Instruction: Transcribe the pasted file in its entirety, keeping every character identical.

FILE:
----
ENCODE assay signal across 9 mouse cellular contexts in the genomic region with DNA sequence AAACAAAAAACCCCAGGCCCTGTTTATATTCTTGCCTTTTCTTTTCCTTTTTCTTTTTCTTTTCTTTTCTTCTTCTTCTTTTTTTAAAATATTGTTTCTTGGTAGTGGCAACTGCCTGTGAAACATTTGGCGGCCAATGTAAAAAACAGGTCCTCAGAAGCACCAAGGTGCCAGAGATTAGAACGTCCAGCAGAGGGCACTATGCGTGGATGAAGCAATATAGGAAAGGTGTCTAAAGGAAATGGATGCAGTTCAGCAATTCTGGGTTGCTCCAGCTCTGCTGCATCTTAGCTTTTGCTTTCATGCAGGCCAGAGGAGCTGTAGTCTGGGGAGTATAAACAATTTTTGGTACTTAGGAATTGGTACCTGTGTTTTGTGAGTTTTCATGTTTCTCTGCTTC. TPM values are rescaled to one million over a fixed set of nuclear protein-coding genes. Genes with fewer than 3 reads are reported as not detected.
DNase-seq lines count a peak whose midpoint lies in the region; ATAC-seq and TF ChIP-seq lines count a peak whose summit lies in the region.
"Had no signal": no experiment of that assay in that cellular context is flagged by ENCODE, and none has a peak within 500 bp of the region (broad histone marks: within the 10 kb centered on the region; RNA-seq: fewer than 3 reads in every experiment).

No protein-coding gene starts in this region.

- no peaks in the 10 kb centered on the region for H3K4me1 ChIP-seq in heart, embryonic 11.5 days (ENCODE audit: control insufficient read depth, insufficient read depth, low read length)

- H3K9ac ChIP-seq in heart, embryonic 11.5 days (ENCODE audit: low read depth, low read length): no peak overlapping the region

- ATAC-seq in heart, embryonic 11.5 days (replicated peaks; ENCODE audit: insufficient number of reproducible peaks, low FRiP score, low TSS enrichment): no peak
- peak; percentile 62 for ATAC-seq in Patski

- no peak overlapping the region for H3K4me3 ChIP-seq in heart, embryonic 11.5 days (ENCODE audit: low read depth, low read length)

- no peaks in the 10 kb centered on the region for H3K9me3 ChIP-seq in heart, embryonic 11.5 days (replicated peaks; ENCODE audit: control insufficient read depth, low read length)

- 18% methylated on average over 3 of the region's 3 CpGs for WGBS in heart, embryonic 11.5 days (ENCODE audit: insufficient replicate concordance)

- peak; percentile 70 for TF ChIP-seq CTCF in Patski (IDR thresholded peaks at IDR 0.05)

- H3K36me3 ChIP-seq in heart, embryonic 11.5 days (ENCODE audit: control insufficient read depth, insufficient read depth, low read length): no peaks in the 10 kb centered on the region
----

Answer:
ENCODE assay signal across 9 mouse cellular contexts in the genomic region with DNA sequence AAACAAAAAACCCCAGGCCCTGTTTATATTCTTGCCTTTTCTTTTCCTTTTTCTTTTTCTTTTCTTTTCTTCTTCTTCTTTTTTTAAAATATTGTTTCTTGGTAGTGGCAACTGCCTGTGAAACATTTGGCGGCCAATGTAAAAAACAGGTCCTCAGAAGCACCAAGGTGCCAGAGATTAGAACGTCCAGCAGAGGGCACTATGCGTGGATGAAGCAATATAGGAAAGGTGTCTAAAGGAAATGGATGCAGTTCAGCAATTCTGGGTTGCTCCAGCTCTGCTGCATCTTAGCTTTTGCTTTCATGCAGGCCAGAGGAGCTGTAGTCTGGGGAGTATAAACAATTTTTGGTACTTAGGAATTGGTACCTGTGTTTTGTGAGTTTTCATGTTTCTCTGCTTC. TPM values are rescaled to one million over a fixed set of nuclear protein-coding genes. Genes with fewer than 3 reads are reported as not detected.
DNase-seq lines count a peak whose midpoint lies in the region; ATAC-seq and TF ChIP-seq lines count a peak whose summit lies in the region.
"Had no signal": no experiment of that assay in that cellular context is flagged by ENCODE, and none has a peak within 500 bp of the region (broad histone marks: within the 10 kb centered on the region; RNA-seq: fewer than 3 reads in every experiment).

No protein-coding gene starts in this region.

- no peaks in the 10 kb centered on the region for H3K4me1 ChIP-seq in heart, embryonic 11.5 days (ENCODE audit: control insufficient read depth, insufficient read depth, low read length)

- H3K9ac ChIP-seq in heart, embryonic 11.5 days (ENCODE audit: low read depth, low read length): no peak overlapping the region

- ATAC-seq in heart, embryonic 11.5 days (replicated peaks; ENCODE audit: insufficient number of reproducible peaks, low FRiP score, low TSS enrichment): no peak
- peak; percentile 62 for ATAC-seq in Patski

- no peak overlapping the region for H3K4me3 ChIP-seq in heart, embryonic 11.5 days (ENCODE audit: low read depth, low read length)

- no peaks in the 10 kb centered on the region for H3K9me3 ChIP-seq in heart, embryonic 11.5 days (replicated peaks; ENCODE audit: control insufficient read depth, low read length)

- 18% methylated on average over 3 of the region's 3 CpGs for WGBS in heart, embryonic 11.5 days (ENCODE audit: insufficient replicate concordance)

- peak; percentile 70 for TF ChIP-seq CTCF in Patski (IDR thresholded peaks at IDR 0.05)

- H3K36me3 ChIP-seq in heart, embryonic 11.5 days (ENCODE audit: control insufficient read depth, insufficient read depth, low read length): no peaks in the 10 kb centered on the region